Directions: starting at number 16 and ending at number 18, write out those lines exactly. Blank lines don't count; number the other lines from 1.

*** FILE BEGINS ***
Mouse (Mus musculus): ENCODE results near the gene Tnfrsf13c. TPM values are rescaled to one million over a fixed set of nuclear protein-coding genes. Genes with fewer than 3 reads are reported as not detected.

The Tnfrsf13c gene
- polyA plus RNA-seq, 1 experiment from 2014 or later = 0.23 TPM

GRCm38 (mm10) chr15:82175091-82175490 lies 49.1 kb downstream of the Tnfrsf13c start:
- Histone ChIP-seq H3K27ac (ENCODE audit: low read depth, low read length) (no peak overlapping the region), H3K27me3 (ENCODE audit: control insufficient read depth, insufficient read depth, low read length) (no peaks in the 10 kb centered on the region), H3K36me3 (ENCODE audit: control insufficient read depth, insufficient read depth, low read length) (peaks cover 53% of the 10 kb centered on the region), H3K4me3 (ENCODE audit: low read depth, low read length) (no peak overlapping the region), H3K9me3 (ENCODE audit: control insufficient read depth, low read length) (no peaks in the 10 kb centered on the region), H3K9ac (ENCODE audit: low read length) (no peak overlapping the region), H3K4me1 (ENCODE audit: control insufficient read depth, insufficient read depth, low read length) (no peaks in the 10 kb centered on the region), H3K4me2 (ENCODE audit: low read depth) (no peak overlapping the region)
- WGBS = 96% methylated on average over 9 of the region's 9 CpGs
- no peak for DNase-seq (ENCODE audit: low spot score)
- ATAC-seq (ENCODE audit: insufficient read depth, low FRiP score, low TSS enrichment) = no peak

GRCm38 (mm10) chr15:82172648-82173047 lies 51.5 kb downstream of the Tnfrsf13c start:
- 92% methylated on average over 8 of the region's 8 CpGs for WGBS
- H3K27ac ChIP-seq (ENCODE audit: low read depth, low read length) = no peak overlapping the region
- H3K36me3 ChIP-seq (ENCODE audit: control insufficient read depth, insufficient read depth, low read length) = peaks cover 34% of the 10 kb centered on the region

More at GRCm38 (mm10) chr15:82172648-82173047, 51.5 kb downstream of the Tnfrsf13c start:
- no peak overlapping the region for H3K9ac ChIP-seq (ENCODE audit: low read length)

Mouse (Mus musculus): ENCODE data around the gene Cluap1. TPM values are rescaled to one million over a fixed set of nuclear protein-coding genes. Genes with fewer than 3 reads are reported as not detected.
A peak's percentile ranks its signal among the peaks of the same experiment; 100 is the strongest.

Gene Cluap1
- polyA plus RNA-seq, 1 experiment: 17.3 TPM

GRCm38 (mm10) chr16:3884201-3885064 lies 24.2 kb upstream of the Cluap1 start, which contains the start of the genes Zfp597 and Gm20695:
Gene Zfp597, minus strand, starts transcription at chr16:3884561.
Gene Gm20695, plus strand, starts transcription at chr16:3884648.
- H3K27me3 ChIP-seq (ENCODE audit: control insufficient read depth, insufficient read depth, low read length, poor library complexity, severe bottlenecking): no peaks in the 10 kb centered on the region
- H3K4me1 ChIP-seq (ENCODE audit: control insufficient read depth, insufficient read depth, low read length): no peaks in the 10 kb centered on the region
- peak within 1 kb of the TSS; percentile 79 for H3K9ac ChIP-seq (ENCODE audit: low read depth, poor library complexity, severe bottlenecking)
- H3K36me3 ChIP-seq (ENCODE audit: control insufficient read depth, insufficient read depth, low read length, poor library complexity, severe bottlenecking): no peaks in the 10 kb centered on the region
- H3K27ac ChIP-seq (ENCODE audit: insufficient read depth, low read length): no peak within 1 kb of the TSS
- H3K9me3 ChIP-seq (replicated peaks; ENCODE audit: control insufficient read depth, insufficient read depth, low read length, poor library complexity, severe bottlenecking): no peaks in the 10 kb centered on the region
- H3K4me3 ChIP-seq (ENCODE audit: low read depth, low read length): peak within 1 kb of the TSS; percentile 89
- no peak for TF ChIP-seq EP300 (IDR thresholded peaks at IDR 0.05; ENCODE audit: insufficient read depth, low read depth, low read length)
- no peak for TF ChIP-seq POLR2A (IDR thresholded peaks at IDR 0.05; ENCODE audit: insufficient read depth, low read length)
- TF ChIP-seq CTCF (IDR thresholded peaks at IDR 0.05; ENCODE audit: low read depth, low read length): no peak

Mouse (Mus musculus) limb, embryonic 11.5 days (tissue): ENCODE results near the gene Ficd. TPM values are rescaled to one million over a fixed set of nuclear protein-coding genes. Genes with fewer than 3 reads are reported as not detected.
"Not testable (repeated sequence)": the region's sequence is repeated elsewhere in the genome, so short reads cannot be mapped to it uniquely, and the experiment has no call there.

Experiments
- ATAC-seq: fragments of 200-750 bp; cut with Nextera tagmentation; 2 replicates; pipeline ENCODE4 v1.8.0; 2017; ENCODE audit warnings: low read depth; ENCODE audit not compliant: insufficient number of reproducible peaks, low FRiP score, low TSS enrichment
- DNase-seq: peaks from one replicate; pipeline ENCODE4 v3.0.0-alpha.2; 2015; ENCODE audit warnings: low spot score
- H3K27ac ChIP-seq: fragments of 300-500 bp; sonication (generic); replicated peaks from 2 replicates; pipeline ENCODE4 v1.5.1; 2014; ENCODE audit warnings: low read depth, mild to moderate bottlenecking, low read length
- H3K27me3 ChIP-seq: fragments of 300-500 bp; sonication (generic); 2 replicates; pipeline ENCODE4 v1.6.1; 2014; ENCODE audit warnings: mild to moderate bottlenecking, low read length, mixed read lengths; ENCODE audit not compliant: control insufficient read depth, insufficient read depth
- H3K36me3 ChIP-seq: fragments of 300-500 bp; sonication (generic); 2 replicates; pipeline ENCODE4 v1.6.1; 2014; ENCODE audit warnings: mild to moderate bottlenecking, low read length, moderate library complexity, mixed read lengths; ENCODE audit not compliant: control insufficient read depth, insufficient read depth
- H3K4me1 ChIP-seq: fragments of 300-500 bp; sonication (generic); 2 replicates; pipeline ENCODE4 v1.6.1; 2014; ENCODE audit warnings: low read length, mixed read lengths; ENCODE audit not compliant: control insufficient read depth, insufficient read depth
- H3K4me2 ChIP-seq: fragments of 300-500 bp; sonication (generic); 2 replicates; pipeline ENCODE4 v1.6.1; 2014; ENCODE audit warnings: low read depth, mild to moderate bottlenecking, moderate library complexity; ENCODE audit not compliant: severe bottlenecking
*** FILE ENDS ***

A peak's percentile ranks its signal among the peaks of the same experiment; 100 is the strongest.

Gene Cluap1
- polyA plus RNA-seq, 1 experiment: 17.3 TPM